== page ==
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Droplets don’t always bounce in place, though. When forced with the right frequency and acceleration, a bouncing droplet can transition to walking. In this state, the droplet falls and strikes the pool such that it interacts with the ripple from its previous bounce. That sends the droplet aloft again but with a horizontal velocity component in addition to its vertical one. In this state, the droplet can wander about its container in a way that depends on its history or “memory” in the form of waves from its previous bounces. And this is where things start to get a bit weird – as in quantum weirdness – because now our walker consists of both a particle (droplet) and wave (ripples). The similarities between quantum behaviors and the walking droplets, the collective behavior of which is commonly referred to as “pilot-wave hydrodynamics,” are rather remarkable. In the next couple posts, we’ll take a look at some important quantum mechanical experiments and their hydrodynamic counterparts.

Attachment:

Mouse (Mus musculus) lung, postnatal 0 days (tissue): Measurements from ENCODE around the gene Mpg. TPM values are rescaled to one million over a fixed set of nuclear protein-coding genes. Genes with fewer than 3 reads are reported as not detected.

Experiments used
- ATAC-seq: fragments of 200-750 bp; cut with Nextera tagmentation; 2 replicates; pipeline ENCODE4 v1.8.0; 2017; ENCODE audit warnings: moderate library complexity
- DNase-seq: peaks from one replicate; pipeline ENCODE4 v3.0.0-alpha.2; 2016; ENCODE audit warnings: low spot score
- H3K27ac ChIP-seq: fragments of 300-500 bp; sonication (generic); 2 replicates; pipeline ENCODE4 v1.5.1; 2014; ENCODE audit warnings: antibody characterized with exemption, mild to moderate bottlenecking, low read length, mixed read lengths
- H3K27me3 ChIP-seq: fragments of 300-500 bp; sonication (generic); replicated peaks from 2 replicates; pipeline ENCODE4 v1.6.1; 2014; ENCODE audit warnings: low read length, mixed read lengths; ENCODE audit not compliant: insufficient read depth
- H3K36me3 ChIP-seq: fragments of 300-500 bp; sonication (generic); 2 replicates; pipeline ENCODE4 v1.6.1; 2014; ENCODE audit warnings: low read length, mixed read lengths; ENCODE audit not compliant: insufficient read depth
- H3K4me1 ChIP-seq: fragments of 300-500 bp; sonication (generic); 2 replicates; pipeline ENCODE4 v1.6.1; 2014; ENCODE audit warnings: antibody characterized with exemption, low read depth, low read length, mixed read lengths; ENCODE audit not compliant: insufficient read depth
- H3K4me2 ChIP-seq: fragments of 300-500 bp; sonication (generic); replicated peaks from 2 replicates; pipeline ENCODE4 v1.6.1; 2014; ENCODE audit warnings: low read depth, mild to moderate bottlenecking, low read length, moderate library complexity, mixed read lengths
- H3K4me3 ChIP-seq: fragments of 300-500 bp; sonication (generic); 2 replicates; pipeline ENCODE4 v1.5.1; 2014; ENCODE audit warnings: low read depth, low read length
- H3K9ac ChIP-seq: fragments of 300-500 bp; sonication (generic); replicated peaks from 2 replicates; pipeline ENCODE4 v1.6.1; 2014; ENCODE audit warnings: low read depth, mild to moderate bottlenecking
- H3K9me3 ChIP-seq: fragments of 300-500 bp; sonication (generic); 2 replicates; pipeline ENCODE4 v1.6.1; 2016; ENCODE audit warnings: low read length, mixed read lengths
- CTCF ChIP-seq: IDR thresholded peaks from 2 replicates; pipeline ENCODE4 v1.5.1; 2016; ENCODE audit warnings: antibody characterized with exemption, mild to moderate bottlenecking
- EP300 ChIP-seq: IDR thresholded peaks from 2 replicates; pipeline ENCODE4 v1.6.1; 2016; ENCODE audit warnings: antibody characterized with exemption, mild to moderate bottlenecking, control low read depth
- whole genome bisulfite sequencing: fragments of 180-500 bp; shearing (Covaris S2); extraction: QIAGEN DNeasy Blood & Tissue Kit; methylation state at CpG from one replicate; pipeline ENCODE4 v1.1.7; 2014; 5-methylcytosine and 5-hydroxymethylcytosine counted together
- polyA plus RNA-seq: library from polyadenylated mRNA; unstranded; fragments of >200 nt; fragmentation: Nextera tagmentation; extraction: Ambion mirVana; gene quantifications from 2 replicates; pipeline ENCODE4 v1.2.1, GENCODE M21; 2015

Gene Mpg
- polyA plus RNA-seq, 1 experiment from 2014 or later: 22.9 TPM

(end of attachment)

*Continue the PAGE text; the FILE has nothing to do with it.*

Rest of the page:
(Image credit: D. Harris et al., source)  

The simple collision of two liquid jets can fo…

The simple collision of two liquid jets can form striking and beautiful patterns. Here the two jets strike one another diagonally near the top of the animation. One is slanted into the screen; the other slants outward. At their point of contact, the liquid spreads into a sheet and forms what’s known as a fishbone pattern. The water forms a thicker rim at the edge of the sheet, and this rim destabilizes when surface tension can no longer balance the momentum of the fluid. Fingers of liquid form along the edge, stretching outward until they break apart into droplets. Ultimately, this instability tears the liquid sheet apart. Under the right conditions, all kinds of beautiful shapes form in a system like this. (Image credit: V. Sanjay et al., source)